Any time I was frustrated by a technical detail or was faced with a challenge in post-production, I drew strength from all these magical things that happened in pre-production, when a lot of effort and talent was put into the film by so many people. We accomplished a lot with limited means.

SJIWFF: Where did you get the inspiration to mix live action and animation?

MS: I had already used animation in other productions, it is very appealing to me as an expressive complement to the filmed images.

The challenge with animation is that it demands a lot of time and energy, and this was a modest project. In fact, I couldn’t have used animation without sponsorship from the Newfoundland and Labrador Arts Council.

The animation was a very long process, but again I was lucky to find great people to work with. First, Luciano Garay, a brilliant Argentinian artist and friend made all the drawings and the letters for the title. Later on, two fantastic local animators: Anne Macleod and Christopher Darlington, two professionals who are extremely warm people and a real pleasure to work with. They are, of course, busy people, so I operated as their animation assistant  (scanning, rotoscoping, etc.) My oldest daughter, Lara Buren-Porta also helped, she hand-coloured every animation in the film. I was actually pregnant with her during the shoot, so she was present at every stage.

SJIWFF: The music has a kind of fairy tale feel to it.

I agree. I’m quite happy with the soundtrack. It was conceived from the script to be a rich, complex and key component. It really rounded the film out and brought it fully to life.

For the soundtrack I worked with Matthew Thomson, who did an exceptional job creating soundscapes and combining them with the several pieces of music. Maybe his work is less noticeable than the music itself but it plays a huge role in developing the texture and tone of the movie and it influences how we interpret the images.

For the music, I had the invaluable assistance of Nathan Cook, an accomplished cellist and professor at the School of Music at MUN. Nathan watched the silent version of the movie (which was quite tedious to watch) and suggested and played one of the pieces in the film. He also put me in contact with an extremely talented musician and composer, Andrew Noseworthy. Andrew, my husband Alejandro Buren (who is a biologist, but became my right hand on this project) and I worked together on each piece of music, meeting in a bigger kitchen during the harsh winter months - this time in the company of our third baby girl.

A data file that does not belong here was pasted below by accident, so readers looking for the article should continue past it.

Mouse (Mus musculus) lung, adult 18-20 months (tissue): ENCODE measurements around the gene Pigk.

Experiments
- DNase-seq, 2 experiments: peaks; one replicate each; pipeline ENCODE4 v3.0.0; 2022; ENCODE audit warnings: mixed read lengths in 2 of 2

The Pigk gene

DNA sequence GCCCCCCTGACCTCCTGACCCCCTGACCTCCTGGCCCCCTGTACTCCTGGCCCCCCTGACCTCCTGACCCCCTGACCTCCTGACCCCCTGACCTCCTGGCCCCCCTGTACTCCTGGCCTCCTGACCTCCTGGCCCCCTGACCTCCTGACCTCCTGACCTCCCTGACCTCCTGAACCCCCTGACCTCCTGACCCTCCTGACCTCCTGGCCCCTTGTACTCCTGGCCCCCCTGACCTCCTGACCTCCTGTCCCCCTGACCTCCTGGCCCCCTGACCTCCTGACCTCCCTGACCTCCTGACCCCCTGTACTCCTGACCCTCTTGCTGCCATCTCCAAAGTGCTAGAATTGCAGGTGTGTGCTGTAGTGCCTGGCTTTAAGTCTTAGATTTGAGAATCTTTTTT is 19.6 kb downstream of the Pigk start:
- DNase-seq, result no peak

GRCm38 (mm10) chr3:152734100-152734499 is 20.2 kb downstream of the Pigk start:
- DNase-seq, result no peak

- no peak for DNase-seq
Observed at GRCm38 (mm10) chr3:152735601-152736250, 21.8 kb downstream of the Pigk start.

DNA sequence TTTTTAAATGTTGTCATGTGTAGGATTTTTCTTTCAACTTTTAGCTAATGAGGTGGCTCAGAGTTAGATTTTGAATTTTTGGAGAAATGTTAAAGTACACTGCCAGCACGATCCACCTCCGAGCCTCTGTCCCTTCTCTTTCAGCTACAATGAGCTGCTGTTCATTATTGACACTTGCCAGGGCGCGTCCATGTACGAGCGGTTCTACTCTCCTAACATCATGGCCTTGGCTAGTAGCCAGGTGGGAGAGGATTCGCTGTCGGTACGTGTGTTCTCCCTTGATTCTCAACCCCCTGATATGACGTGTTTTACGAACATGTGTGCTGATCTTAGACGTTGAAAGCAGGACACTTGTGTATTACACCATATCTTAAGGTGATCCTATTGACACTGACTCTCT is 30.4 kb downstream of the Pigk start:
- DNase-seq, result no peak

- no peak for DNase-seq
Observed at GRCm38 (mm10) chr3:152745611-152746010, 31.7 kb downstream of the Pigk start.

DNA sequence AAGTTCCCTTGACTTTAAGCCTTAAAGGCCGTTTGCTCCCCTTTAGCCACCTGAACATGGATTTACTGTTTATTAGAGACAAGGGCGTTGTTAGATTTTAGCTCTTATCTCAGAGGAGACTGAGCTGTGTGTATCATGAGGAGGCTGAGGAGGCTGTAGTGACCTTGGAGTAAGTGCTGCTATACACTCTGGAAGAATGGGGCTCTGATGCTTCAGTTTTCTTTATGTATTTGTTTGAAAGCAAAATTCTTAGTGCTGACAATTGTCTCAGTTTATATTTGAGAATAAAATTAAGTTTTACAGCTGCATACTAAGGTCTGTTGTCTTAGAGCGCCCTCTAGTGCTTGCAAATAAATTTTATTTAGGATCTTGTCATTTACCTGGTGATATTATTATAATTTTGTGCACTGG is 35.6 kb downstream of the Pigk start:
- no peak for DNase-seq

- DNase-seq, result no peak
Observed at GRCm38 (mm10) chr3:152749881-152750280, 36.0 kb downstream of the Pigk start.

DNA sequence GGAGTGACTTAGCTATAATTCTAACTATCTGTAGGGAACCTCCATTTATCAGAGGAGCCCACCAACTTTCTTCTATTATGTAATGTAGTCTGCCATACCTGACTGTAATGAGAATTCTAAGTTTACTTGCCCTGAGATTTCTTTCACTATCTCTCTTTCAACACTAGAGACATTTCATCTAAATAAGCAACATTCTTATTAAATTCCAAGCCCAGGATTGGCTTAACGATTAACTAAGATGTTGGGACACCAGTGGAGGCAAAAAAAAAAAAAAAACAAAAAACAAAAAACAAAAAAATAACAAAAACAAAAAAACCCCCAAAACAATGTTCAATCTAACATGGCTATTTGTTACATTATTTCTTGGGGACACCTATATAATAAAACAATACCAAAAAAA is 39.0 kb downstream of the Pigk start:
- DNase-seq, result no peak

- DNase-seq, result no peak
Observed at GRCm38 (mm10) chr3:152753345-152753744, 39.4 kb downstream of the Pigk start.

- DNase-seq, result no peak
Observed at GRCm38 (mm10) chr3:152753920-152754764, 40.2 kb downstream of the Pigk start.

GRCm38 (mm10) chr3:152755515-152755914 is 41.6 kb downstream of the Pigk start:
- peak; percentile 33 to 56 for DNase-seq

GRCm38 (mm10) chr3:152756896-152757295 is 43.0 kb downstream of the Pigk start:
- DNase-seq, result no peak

Andrew is such an intuitive and creative musician, it was amazing to see how he could interpret each of the pieces. He composed and retouched each one of them until they were exactly what I had in mind. Then, he recorded the song I had chosen for the credits, the popular tune “The Islander” by Bruce Moss – whom I contacted and who gracefully licensed the rights of the song to be played at the end of the film. Andrew recorded the song in three different sessions: one with a male singer, one with instruments (among them a fantastic violin) and finally a child singer, who was my daughter Lara.

SJIWFF: What did you like about “The Islander”?  

MS: I liked the fact that it was so well known and popular here, and mainly I like its lyrics, which reflect in a few simple but precise words, the pride and strong belonging that people who born here feel.

I think my girls will feel that like that when they become adults, they have been “born and bred” here. I wanted to dedicate the film to them and honor their roots. I believe we all feel our own roots are strong and I know that whatever happens in their future, they will always be from Newfoundland.

SJIWFF: Anything you would like to add?

MS: I’m very grateful to have had the opportunity to make (and finish!) this film. “Discovering Newfoundland” is about all the waves of different and intermingled cultures that have shaped this place, but it is also about sharing with people outside the island the strong amazement Newfoundland produces for those of us who have been lucky enough to find it.